Ike Graham has his own by-lined column in USA Today, which he usually uses as a forum to rail against the opposite sex. For his latest column which he writes at the last minute as usual, he, based on some information from a stranger in a bar about a woman he knows of back home, includes the story of still single Hale, Maryland residing Maggie Carpenter, who is known as the "Runaway Bride" since she has been engaged multiple times, but always leaves her betrothed standing at the altar. Because an incensed Maggie complains to the newspaper for factual inaccuracies in her story, Ike is fired, but he realizes that the story still has some life in it and thus decides to go to Hale to do further investigation. He finds that Maggie is again engaged, now for the fourth time, this time to high school football coach and adventurist Bob Kelly, who is confident enough in himself to know he will be different than the previous three grooms. When Maggie finds out that her arch enemy Ike is in town, ... Written by
At the baseball game, when Ike first comes up to Maggie and Peggy's row, behind and to the right of them is a blond-haired woman talking every so often to a black guy. Halfway through the scene, there is a different black guy talking to the same blond-haired woman (although he is wearing the same clothes as the other one). See more »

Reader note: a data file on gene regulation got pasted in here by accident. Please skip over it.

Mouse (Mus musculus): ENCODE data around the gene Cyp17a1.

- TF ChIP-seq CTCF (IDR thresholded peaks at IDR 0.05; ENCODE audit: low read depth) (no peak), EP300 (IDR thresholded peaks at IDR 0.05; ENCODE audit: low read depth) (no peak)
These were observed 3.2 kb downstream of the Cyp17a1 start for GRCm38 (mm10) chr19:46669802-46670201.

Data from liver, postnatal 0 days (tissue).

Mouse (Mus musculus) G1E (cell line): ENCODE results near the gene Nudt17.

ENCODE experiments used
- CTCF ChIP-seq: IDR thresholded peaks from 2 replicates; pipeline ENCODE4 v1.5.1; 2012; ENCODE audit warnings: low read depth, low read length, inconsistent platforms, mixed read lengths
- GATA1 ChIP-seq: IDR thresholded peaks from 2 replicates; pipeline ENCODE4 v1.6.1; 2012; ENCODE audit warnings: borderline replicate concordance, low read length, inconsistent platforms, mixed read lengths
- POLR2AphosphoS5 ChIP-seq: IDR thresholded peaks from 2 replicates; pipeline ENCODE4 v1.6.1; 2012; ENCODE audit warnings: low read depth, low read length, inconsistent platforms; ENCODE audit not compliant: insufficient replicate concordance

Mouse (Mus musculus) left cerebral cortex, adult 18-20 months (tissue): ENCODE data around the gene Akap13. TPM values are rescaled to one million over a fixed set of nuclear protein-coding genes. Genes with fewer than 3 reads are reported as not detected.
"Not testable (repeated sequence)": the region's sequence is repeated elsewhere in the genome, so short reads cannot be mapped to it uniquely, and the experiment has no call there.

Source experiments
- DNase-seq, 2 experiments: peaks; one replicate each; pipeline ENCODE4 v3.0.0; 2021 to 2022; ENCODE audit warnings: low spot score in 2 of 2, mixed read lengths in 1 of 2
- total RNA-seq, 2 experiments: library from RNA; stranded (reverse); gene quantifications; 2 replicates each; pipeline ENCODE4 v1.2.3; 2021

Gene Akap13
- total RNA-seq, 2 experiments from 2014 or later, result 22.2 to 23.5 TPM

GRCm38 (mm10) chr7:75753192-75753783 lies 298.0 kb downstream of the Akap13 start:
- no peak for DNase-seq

[Mrs. Whittenmeyer refuses to sell a wedding gown to Maggie]
You sell wedding dresses, right?
Yes, I've been selling wedding gowns for thirty-five years.
Wonderful! Because we are here to buy one! But not just any one.
[points to a gown in the window]
She wants "that" one!
It's a thousand dollars!
Listen, Aunt Bea! Conversation has never worked for me, let's try "visual."
[jumps into the window and pulls the mannequin down, knocking its wig off]
We're buying the dress! And anything else she wants!
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After all of the credits have run, Richard Gere and Julia Roberts are seen throwing snowballs. See more »
When I first saw this movie, following the wonderful "Notting Hill," I was less than thrilled. However, I have watched and watched and watched "Runaway Bride" and it really is a witty romance. What is particularly poignant about the film is the chemistry between Gere and Roberts. Though it seems very fast, it is completely natural for fans of "Pretty Woman," who saw these two fall in love a decade earlier.
Roberts is wonderful in this movie. She is completely comfortable, natural, and highly believable as the spunky Maggie Carpenter. Gere is cocky, weathered, and attractive as the misguided Ike Graham. The plot is predictable, but the first act is snappy and the climax is well-done. It may not please most people on the first run, but rent it again and you'll begin to see the subtleties that make it great.
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